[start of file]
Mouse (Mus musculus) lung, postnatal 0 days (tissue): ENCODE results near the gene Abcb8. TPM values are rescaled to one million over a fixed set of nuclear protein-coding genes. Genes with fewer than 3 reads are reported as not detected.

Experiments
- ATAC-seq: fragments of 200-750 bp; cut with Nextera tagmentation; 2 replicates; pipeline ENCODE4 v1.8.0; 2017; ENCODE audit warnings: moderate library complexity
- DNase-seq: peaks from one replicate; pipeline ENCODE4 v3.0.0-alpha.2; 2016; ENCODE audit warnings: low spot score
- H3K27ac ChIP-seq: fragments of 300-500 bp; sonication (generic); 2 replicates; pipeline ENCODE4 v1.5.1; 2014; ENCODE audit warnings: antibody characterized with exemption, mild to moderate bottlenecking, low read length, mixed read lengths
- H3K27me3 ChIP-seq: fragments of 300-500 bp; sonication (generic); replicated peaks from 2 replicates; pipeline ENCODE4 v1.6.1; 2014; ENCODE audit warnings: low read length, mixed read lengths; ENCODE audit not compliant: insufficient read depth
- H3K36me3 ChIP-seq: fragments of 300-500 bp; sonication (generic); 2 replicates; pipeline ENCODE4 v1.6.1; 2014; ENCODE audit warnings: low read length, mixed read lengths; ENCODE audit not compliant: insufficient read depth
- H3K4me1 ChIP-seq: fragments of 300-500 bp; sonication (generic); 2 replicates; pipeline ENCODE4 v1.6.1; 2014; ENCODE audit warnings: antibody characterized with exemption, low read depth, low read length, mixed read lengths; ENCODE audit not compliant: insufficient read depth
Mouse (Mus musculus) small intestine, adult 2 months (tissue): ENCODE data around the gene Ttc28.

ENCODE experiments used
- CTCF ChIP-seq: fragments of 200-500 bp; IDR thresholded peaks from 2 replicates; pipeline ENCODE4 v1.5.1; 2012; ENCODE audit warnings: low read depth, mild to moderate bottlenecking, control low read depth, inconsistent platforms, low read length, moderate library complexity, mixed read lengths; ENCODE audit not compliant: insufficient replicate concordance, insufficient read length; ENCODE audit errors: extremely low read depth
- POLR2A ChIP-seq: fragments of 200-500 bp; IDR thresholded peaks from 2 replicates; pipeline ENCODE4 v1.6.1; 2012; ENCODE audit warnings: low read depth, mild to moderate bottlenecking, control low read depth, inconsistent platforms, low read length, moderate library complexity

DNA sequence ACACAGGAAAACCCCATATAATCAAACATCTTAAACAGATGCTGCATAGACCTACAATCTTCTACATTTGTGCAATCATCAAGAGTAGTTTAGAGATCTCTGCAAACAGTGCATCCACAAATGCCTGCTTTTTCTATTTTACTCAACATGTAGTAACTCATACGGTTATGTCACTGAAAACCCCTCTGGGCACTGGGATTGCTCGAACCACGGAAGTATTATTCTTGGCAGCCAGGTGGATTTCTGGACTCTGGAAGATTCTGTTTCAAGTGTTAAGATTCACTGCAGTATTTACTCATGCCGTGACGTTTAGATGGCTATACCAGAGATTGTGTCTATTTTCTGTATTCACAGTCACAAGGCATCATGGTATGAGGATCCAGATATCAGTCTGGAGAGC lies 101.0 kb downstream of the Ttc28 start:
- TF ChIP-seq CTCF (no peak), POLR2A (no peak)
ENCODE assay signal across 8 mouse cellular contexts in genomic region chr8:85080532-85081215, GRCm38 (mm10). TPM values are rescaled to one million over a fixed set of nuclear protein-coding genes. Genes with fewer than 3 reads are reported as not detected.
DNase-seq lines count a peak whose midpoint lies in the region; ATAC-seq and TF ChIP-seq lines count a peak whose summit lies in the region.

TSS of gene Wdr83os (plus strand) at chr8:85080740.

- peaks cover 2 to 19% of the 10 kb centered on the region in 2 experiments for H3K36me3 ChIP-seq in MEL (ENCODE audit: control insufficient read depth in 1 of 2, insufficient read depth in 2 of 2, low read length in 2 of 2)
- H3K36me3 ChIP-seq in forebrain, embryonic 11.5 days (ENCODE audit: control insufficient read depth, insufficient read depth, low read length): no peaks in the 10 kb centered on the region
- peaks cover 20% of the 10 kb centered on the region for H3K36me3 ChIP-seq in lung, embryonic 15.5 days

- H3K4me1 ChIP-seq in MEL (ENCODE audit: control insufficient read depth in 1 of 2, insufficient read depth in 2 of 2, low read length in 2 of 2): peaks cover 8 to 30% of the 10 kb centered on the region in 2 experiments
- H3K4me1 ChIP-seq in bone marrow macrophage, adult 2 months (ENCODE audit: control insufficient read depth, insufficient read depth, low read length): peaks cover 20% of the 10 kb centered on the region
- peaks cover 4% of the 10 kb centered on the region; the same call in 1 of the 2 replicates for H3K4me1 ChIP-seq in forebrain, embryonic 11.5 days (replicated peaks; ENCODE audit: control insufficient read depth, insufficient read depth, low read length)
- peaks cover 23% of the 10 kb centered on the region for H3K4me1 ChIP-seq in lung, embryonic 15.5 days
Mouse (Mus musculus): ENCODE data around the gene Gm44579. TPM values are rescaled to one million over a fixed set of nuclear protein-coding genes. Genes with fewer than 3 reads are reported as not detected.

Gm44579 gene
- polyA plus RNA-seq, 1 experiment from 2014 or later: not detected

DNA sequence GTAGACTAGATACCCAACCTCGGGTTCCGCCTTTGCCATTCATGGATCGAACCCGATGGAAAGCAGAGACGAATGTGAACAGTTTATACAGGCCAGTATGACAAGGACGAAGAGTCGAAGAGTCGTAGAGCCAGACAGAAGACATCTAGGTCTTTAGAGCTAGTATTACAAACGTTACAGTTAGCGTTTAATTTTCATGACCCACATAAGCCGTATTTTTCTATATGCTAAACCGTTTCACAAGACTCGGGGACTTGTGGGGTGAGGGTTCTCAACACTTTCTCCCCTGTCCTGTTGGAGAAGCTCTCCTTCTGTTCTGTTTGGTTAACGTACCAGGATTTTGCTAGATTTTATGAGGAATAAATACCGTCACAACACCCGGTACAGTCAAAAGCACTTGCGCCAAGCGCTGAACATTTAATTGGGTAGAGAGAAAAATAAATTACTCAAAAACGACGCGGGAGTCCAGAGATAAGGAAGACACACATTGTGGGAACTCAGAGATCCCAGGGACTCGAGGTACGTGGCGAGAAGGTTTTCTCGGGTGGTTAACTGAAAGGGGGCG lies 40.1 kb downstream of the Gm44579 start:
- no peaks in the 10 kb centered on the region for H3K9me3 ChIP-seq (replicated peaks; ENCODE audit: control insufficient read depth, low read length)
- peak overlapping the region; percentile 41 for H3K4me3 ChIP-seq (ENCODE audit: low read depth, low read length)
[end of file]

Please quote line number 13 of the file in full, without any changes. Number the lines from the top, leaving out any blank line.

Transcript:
DNA sequence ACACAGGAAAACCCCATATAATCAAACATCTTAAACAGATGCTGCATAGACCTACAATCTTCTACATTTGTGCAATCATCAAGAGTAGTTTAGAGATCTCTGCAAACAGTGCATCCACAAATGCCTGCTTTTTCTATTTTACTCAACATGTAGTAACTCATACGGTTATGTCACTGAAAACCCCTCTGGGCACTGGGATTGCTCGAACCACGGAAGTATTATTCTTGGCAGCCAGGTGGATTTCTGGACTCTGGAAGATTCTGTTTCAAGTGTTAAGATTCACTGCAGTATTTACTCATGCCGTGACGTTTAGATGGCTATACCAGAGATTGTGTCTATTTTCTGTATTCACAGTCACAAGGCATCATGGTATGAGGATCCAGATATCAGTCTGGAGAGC lies 101.0 kb downstream of the Ttc28 start: